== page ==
The Lord’s Feasts


First page of the Gospel of Mark, by Sargis Pi...

First page of the Gospel of Mark, by Sargis Pitsak, a Medieval Armenian scribe and miniaturist (Photo credit: Wikipedia)

Leviticus 23:1-2 And the LORD spoke unto Moses, saying, Speak unto the children of Israel, and say unto them, Concerning the feasts of the LORD, which ye shall proclaim to be holy convocations, even these are my feasts.

Not too many of us read the Old Testament scriptures, and as a result are poorly educated on its importance. In many institutions it is taught as the Old covenant, a book not of importance causing many to ignore its value.

Before calling for the Old Testament, we are more incline to draw for the New Testament. In our minds it is the book concerning the grace of God replacing the traditional laws of the scripture presented in the Old. But is the Old Testament as we call it really an old book? I believe not as we are about to discover in this series of studies.

We will be looking at the feasts presented in the Old covers of the Bible, and the reason is, so that we might investigate its importance. Another reason we will be looking at the ancient covers of the Bible is to validate the claims we are not to uphold the old covenants. Through this research we will see clearly the reality of the covenants of God, and the symbols they point toward.

Jesus in his message  told the people gathered, ” I did not come to destroy the law or the prophets, but that he came to fulfill them”.  For some of us this means we are to adhere to the ancient laws of the scriptures, and to others we are under grace and he has already fulfill the law; therefore, the is no need to obey the old. But did he?

Why would Jesus said he did not come to destroy the law or the prophets, but that he came to fulfill them. If he thought they were out dated, according to many teachers of the scripture why did he make this claim.  And if he has fulfilled the law on our behalf why is there a need for us to keep his commandments. Jesus told us, “: If you love me keep my commandments.” It all seems to point back to the law, although we are not under law, but under grace.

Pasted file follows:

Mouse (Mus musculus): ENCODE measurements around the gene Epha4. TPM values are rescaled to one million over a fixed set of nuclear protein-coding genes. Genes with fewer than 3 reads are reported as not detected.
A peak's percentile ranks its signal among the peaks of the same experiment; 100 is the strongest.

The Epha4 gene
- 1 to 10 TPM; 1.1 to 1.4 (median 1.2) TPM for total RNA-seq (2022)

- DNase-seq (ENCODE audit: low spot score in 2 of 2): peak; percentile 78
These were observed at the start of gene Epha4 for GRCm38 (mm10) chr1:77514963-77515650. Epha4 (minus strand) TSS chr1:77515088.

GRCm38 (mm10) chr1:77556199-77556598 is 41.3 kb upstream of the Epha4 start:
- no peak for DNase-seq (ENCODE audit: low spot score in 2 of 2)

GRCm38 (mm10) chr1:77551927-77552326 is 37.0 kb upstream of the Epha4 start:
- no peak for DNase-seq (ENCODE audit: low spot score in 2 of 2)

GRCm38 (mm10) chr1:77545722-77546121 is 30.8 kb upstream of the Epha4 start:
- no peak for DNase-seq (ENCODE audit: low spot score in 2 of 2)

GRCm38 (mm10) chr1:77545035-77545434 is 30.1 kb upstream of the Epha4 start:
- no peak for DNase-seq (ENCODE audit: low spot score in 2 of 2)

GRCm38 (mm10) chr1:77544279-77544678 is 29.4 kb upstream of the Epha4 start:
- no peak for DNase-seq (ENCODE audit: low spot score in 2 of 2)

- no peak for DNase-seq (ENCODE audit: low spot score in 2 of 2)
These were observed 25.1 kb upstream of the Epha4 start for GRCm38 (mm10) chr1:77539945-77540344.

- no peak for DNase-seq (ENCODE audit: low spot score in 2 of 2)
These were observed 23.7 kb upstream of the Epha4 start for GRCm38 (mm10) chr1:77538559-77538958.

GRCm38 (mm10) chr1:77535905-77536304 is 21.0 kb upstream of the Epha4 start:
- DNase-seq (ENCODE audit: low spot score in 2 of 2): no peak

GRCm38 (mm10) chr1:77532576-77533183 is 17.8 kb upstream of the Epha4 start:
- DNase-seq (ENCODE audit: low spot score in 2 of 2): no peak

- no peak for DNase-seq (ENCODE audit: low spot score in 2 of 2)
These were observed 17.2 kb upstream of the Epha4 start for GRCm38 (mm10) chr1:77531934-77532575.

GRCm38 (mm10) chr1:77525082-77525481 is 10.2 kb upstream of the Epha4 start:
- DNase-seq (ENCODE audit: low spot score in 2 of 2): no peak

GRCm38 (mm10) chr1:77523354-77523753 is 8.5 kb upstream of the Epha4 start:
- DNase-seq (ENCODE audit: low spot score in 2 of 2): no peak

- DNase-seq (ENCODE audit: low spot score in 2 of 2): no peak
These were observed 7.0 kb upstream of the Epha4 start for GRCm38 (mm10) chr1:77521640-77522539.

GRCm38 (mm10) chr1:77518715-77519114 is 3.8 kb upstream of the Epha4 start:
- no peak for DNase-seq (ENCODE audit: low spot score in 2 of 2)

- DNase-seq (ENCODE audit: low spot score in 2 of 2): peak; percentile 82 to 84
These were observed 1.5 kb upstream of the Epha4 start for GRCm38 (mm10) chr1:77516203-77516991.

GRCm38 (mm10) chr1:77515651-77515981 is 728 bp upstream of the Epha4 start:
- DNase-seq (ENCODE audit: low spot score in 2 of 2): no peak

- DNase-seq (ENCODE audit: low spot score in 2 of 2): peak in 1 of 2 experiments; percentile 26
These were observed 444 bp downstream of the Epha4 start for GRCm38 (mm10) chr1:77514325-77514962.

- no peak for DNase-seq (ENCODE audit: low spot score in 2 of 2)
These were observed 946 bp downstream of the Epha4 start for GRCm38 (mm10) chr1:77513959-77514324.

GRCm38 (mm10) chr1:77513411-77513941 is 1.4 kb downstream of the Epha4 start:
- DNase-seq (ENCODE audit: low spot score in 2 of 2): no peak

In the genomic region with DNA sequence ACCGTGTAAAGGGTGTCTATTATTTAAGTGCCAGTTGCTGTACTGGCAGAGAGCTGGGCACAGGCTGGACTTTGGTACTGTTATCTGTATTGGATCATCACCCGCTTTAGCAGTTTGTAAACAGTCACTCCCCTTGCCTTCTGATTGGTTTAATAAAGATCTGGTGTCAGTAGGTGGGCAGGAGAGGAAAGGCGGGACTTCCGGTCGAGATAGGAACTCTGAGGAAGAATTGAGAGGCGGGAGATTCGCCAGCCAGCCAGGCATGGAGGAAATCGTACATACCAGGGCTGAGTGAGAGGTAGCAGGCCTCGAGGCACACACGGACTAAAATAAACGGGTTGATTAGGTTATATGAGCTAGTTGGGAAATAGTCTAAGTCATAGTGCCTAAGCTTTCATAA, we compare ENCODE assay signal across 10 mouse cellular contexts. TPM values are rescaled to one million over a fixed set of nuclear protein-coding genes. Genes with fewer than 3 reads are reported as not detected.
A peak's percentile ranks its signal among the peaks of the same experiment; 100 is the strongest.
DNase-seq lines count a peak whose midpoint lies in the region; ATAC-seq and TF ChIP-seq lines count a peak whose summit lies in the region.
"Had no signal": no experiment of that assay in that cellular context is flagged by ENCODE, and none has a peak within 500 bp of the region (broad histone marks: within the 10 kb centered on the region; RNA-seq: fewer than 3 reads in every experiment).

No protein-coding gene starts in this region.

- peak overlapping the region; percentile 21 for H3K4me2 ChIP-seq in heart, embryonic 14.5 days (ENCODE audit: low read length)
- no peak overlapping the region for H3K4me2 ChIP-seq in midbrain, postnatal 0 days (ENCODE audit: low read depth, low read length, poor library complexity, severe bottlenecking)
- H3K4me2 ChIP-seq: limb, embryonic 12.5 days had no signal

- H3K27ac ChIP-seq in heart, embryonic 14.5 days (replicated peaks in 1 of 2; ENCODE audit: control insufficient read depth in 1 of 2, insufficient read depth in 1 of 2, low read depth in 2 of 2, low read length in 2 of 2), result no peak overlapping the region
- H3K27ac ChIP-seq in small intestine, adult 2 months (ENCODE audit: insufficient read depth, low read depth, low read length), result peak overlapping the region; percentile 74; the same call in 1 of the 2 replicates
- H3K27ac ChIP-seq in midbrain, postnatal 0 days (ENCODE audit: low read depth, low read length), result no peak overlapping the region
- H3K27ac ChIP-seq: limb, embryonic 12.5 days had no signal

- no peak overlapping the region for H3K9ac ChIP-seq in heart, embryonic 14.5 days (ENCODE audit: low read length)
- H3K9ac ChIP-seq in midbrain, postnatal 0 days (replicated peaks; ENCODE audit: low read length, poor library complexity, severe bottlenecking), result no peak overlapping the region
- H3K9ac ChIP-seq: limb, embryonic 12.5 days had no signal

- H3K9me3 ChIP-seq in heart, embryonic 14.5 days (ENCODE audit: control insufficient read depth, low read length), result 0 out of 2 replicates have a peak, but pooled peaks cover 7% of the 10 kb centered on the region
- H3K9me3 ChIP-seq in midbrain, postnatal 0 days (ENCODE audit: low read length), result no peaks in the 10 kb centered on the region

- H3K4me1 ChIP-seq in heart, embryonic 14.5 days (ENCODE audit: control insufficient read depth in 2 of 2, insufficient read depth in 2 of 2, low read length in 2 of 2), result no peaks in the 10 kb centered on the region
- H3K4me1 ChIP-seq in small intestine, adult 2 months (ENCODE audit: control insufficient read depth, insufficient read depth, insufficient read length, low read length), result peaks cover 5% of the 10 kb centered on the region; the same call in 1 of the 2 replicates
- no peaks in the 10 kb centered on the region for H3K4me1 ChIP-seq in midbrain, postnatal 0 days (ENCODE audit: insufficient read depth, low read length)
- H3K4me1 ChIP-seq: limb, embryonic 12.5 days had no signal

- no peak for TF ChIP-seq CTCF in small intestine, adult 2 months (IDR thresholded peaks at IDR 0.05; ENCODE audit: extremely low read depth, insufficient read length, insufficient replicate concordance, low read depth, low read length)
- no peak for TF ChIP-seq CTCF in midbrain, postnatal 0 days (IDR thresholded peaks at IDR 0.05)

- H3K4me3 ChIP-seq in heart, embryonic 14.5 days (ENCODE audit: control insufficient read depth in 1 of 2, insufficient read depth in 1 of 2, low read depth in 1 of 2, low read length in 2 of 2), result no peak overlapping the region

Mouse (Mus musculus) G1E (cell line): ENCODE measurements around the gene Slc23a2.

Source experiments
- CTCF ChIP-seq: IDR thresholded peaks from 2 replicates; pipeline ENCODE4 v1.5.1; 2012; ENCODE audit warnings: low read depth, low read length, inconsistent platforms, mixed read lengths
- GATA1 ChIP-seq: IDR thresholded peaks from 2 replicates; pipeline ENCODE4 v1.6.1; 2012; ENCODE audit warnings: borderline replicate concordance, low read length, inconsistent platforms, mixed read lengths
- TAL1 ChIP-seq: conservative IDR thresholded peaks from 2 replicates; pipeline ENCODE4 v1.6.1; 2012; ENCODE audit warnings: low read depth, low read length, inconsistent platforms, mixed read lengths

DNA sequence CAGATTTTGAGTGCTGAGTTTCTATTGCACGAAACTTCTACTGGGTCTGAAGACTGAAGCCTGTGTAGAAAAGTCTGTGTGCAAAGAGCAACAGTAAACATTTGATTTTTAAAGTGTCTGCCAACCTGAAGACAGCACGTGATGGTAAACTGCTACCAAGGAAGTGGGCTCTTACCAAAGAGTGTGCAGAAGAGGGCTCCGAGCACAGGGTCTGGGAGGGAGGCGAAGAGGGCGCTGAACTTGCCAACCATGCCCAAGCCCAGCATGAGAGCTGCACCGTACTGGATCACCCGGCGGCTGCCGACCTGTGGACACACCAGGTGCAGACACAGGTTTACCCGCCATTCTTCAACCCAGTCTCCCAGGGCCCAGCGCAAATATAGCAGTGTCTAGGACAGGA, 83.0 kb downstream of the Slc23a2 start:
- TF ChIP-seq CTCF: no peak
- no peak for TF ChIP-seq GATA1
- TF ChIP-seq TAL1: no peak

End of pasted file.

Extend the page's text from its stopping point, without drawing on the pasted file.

But before we delve into the reality of the feasts, there is a need for us to clarify what grace is, and what purpose the law serves in our modern time, and ancient times. It is very important we understand these two points, and it is when we do we will be able to live out our salvation as Christ intended.

So, what is grace? grace for many is the ability to live for God although we are sinners, and for others it might mean something else. But the most frequent response is the first answer, we are able to live for God although we are sinners. Although we are never guiltless, we through the actions of Christ are saved from the power of sin, which produces death, and at the end of the age will enter the kingdom of God.

Are we saved as a result of our good works? No we are not, we are rather saved on account of Christ’s death and resurrection. Because we through our ancestor, Adam had rebelled against God, death was the curse that came upon the world, and as a result we deserve to die. But God who saw us in our weakness, chose to give up his life for us as a sacrifice paying the penalty for our sins giving us life eternal. We are guilty of sin, but on account of God’s grace, underserved love we are forgiven.

Grace then is the product of God’s action toward us, forgiving us of our sins, that although we are sinners we are given full access to the kingdom of God crediting his son’s righteousness to our account.

So what purpose does the  law serves, and is it important? This for many centuries has been a big debate. It has caused many church splits, and is the reason for many forms of denominations. For some it is important we serve the law, others not, and going back and forth through the writings of Paul we have challenged ourselves to the core of exhaustion.